Prof. Nikolai Petrovsky
Flinders University, Australia

Nikolai Petrovsky is director of endocrinology at flinders medical centre with a conjoint position as professor of medicine at Flinders University, nikolai petrovsky is also vice-president and secretary-general of the international immunomics society. active in diabetes, endocrinology and vaccine research, he is the founder of vaxine, a company funded by the us national institutes of health to develop novel vaccine technologies. in 2009 vaxine won the amp innovation award at the telstra business awards and australia's coolest company award from australian anthill magazine. nikolai petrovsky has developed vaccines against influenza, hepatitis b, sting allergy, malaria, japanese encephalitis, rabies and hiv, has authored over 90 papers and chapters and is a regular invited speaker at international vaccine conferences.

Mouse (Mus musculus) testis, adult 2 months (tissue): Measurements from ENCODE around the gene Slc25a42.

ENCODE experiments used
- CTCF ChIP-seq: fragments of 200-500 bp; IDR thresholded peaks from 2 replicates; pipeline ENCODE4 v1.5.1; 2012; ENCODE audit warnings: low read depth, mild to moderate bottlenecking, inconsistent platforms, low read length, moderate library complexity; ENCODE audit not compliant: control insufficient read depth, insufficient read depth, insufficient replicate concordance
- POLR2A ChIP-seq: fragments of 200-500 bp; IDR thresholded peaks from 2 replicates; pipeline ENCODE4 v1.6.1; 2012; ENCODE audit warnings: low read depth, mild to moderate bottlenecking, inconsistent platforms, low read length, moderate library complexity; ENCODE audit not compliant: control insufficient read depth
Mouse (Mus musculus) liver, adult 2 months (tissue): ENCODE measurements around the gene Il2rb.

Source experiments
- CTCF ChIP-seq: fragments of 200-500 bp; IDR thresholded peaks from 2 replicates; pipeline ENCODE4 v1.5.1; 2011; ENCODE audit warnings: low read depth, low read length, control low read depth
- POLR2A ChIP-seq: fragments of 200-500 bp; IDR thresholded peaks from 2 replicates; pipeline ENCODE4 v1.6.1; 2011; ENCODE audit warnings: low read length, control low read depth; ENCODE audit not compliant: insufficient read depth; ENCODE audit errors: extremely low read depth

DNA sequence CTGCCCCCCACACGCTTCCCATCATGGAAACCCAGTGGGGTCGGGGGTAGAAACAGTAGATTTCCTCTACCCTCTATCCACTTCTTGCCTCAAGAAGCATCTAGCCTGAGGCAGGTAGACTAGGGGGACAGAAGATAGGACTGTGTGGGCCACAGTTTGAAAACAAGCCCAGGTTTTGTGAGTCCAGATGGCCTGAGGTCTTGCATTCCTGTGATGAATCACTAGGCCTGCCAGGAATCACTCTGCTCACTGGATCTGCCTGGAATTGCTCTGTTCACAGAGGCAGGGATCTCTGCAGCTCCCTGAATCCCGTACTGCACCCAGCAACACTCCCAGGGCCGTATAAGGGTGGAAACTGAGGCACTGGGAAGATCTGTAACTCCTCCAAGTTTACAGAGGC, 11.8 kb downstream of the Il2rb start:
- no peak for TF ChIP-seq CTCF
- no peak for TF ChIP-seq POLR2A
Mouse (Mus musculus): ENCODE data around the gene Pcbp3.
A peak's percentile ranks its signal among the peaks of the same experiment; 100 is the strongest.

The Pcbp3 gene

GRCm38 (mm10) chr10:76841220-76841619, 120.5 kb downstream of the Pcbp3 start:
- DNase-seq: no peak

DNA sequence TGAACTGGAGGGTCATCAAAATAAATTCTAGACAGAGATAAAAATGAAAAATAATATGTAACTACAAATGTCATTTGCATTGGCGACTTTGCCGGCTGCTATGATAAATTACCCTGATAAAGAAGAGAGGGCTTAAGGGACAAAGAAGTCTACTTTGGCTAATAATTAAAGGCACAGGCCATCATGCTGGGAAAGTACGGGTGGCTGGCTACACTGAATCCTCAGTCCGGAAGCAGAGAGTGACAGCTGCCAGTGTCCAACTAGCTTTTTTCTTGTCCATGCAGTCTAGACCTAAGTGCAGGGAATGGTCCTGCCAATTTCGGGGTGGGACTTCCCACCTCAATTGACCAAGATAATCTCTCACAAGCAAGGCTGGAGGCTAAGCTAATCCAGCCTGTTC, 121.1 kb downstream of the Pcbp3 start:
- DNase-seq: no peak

Professor Richard Tilley
University of New South Wales, Australia

Professor Richard Tilley is the Director of Electron Microscope Unit at UNSW. His research is focused on the solution synthesis of nanoparticles and quantum dots for applications ranging from catalysis to biomedical imaging. He did his PhD in the Department of Chemistry, University of Cambridge, UK, after which he was a Postdoctoral Fellow for two years at the Toshiba basic R&D Center, Japan. A native of the UK, he graduated with a Masters of Chemistry from Oxford University, UK.
His research revolves around the synthesis, characterisation and applications of nanoparticles and nanomaterials. Nanoparticles hold a great fascination because they have different fundamental physical properties compared to bulk solids due to the very small size. Unique properties of nanoparticles include particle size dependent luminescence from semiconductor materials, superparamagnetism in magnetic materials and new and unusual crystal structures. The aim of the Tilley research team is to synthesize and characterize novel, cutting edge nanoparticle materials. His team approachs this problem using solution phase chemical techniques which allow for the synthesis of very uniform nanoparticles with superb control over their size and shape. The nanoparticles are characterized using a wide range of techniques with particular focus on high resolution transmission electron microscopy (HRTEM).

Professor Jagat R Kanwar
Deakin University, Australia